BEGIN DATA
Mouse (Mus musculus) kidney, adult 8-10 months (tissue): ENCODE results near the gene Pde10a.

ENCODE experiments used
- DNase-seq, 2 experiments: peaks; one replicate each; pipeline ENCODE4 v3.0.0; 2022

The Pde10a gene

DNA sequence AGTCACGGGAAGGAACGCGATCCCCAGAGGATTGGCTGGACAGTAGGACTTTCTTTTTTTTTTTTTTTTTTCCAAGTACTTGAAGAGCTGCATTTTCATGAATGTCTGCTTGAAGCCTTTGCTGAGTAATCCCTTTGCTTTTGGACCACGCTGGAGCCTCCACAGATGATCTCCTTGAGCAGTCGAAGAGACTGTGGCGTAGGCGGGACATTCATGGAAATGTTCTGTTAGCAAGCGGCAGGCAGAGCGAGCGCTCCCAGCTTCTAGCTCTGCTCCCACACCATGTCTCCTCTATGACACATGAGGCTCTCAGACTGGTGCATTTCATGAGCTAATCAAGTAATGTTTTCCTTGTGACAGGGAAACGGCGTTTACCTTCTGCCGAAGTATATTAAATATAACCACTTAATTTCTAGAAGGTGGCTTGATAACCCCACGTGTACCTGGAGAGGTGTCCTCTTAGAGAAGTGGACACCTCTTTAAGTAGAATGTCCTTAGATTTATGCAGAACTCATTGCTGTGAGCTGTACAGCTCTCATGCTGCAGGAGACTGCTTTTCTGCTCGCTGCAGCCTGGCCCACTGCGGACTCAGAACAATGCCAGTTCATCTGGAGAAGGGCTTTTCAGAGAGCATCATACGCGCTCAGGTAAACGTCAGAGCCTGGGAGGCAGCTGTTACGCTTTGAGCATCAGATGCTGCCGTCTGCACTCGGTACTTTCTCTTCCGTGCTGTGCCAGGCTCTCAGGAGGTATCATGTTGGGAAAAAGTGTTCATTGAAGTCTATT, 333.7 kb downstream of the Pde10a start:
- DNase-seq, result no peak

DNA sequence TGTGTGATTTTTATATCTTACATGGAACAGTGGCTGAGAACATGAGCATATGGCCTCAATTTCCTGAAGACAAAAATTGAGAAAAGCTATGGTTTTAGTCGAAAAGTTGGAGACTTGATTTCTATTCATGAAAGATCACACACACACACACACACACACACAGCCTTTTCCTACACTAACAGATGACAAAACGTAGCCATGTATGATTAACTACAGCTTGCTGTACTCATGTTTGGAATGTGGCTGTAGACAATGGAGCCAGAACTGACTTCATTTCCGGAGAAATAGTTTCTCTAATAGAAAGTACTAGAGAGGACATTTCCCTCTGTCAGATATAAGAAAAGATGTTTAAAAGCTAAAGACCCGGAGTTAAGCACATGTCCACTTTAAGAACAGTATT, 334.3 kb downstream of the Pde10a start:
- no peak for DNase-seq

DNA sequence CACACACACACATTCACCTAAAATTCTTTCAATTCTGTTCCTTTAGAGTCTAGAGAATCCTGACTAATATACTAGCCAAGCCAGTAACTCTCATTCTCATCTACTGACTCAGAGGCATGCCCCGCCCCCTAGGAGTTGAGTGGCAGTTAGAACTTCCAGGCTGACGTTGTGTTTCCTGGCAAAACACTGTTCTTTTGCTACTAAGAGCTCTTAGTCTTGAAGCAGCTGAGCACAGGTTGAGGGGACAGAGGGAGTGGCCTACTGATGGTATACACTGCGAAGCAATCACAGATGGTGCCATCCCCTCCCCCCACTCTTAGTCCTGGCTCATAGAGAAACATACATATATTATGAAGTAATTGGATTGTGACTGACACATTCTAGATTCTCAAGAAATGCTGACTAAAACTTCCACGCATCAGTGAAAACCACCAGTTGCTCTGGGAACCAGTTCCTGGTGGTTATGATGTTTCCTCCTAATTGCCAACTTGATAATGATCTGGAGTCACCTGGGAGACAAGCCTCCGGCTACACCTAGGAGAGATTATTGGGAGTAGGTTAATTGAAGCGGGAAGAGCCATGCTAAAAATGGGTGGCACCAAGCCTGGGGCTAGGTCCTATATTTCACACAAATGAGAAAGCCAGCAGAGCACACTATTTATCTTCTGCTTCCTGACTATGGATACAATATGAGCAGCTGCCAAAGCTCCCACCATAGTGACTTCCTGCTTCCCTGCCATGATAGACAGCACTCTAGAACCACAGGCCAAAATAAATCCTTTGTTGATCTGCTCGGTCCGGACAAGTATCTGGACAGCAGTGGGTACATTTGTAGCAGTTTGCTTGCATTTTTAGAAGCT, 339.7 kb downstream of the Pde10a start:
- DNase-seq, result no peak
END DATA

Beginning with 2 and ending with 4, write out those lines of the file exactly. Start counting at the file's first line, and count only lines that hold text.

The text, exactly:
ENCODE experiments used
- DNase-seq, 2 experiments: peaks; one replicate each; pipeline ENCODE4 v3.0.0; 2022

The Pde10a gene